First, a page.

Georgia 4-H

What is Georgia 4-H?

Georgia 4-H helps youth to acquire knowledge, develop life skills and form attitudes that will enable them to become self-directive and productive members of society. The program sets the stage for youth and adults to learn, grow and work together as catalysts for positive change.

Mission

Georgia 4-H has a mission to assist youth in acquiring knowledge, developing life skills and forming attitudes that will enable them to become self-directing, productive and contributing members of society. This mission is accomplished through hands-on learning experiences and a focus on agricultural and environmental issues, agriculture awareness, leadership, communication skills, foods and nutrition, health, energy conservation and citizenship.

Georgia 4-H is all about exploring and discovering, encouraging and challenging. As a program of the University of Georgia College of Agricultural and Environmental Sciences Cooperative Extension System, 4-H is part of the nationwide Extension network.

Members of 4-H are known for sharing their research-based knowledge and technology with others where they live and work. Georgia 4-H combines federal, state, and local expertise and resources.

Environmental Education

Environmental education programs are administered by UGA Cooperative Extension at six 4-H centers across the state.

These programs offer teachers and students a combination of resources in the forms of nature and equipment to aid in the learning process. Programs can be customized to meet specific objectives as requested by visiting schools.

Program Objectives

  • To develop an awareness, knowledge and appreciation for the natural environment
  • To cultivate curiosity, critical reasoning and evaluation skills
  • To develop positive relationships between students and their teachers
  • To make the school program more meaningful by applying knowledge and skills required in the classroom to real-life situations
  • To provide experiences in scientific processes, such as observing, measuring, classifying, etc.
  • To develop self-confidence and physical fitness
  • To develop an appreciation for the local and natural history of an area

4-H Youth Development News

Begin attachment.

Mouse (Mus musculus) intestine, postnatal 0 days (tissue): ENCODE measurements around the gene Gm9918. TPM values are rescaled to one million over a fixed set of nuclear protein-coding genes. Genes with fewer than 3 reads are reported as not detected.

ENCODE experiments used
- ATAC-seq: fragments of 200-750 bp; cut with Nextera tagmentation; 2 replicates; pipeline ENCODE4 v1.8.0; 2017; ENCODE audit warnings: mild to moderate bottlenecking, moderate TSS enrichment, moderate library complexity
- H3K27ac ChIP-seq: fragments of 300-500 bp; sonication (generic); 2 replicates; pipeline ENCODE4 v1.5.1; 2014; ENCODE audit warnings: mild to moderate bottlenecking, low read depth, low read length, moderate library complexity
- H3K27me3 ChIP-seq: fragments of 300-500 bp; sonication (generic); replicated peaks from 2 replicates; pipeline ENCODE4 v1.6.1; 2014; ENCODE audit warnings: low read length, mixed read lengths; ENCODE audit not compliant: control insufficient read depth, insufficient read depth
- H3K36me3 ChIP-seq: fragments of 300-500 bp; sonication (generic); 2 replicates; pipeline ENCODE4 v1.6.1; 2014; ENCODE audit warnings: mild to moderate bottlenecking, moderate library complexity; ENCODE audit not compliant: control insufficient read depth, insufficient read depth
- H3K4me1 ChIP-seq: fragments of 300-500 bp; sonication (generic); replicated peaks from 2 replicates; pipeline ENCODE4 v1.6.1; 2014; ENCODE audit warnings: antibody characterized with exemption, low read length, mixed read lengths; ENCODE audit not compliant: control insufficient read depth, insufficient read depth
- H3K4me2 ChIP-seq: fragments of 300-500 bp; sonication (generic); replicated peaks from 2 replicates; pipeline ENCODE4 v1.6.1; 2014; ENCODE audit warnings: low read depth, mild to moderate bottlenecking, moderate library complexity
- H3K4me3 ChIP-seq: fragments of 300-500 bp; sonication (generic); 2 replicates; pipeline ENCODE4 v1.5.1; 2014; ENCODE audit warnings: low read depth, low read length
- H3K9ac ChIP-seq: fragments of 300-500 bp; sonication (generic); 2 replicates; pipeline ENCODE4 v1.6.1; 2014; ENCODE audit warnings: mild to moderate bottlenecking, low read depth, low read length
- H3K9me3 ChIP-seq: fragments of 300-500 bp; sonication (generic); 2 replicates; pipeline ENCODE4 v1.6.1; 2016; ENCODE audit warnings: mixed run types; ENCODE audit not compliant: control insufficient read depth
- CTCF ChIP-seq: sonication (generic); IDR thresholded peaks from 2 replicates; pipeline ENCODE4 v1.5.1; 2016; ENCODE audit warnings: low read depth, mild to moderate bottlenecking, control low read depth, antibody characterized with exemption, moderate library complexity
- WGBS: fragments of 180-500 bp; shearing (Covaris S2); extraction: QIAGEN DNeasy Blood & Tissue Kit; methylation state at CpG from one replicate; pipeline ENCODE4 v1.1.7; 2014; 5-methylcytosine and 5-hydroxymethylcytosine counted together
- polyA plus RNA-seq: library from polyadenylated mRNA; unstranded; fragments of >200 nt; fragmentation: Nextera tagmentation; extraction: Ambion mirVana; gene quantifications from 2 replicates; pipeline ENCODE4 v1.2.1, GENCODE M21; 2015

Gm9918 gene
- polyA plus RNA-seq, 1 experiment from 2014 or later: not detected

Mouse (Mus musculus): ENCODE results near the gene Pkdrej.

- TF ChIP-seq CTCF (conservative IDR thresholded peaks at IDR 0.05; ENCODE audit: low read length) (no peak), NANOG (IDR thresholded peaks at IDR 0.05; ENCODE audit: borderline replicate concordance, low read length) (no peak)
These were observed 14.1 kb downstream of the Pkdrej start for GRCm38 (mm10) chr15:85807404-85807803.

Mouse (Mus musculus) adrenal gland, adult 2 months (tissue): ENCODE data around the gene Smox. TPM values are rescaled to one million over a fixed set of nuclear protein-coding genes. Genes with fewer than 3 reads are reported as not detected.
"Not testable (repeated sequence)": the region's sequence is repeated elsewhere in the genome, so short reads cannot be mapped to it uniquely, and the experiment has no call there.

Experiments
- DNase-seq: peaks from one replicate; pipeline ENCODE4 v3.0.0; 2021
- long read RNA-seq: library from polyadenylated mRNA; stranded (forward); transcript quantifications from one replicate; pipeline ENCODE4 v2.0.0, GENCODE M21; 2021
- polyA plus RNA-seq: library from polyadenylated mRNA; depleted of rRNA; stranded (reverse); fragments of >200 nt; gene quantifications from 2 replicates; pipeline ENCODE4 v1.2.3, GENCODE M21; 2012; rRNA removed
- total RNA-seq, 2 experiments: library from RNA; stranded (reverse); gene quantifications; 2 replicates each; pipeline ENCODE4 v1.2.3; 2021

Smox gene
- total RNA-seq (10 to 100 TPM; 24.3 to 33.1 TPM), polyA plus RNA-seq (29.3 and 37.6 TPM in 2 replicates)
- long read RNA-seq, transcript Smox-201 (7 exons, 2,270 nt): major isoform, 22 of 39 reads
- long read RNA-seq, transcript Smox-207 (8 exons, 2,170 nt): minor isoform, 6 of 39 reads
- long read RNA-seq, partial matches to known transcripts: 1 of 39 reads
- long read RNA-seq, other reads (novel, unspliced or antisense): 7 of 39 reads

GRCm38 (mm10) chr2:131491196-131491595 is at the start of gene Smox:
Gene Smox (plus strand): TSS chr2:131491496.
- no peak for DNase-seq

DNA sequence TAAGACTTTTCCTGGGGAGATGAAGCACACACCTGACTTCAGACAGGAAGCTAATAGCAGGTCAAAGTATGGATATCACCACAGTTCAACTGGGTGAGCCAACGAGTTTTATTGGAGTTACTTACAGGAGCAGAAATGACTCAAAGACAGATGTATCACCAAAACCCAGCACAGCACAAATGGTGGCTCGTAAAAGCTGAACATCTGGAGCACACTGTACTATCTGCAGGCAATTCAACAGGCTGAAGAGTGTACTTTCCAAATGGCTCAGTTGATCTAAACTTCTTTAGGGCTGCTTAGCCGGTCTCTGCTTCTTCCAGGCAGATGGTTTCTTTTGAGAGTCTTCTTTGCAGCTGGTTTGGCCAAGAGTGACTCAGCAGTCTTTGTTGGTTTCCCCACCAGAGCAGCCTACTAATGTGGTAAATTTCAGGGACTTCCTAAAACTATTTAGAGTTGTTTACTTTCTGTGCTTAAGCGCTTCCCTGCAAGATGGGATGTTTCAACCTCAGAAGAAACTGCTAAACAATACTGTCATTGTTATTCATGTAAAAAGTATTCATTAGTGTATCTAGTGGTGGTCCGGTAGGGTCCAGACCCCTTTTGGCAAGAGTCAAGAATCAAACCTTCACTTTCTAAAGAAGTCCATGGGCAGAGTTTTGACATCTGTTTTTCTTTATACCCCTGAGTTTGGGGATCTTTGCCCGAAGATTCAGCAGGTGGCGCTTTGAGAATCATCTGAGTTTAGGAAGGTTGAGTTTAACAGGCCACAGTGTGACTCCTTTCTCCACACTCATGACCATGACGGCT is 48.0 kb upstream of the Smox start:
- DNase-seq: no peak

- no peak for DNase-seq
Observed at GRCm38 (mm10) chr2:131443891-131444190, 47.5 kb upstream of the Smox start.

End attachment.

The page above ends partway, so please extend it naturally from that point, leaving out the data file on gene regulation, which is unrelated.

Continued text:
Members of Well Connected Communities work together to improve health in their communities. CAES News
UGA Extension builds local coalitions through Well Connected Communities
University of Georgia Cooperative Extension agents throughout the state have been hard at work improving health in their communities through the Well Connected Communities program. A nationwide initiative developed by the Cooperative Extension System and the National 4-H Council, Well Connected Communities is designed to identify and address systemic health inequities at the local level.
4-H Tech Changemakers address the digital divide between young people and senior citizens by providing education on common technological devices, assisting with one-on-one support, and helping with online activities. In this photo, Houston County 4-H Tech Changemaker Leilani Priest-Akens addresses 130 university leaders at a regional conference discussing new tech survey resources. (Photo by Josie Smith) CAES News
4-H Tech Changemakers help adults develop digital literacy skills
Youth involved with the Georgia 4-H Tech Changemakers program are bridging the digital divide and providing digital literacy education to improve workforce readiness skills in adults. The 2021-22 cohort surpassed previous record impact numbers by reaching 5,488 adults during the program year, working cooperatively to plan, implement and evaluate needs-driven educational programming in their local communities.
A young student in the Georgia 4-H Environmental Education program reaches out to gently pat a turtle at a Georgia 4-H center. CAES News
Georgia 4-H offers students a natural wonderland
A math teacher and a gym coach take long steps down to the sandy ground from the bottom stairs of two yellow school buses. It is still early March, but the air is already warm and sticky; a gentle breeze stirs the Spanish moss that droops from live oak trees above their heads. An instant later, 64 middle-school students pile out of the buses and take in their surroundings at Burton 4-H Center on Tybee Island.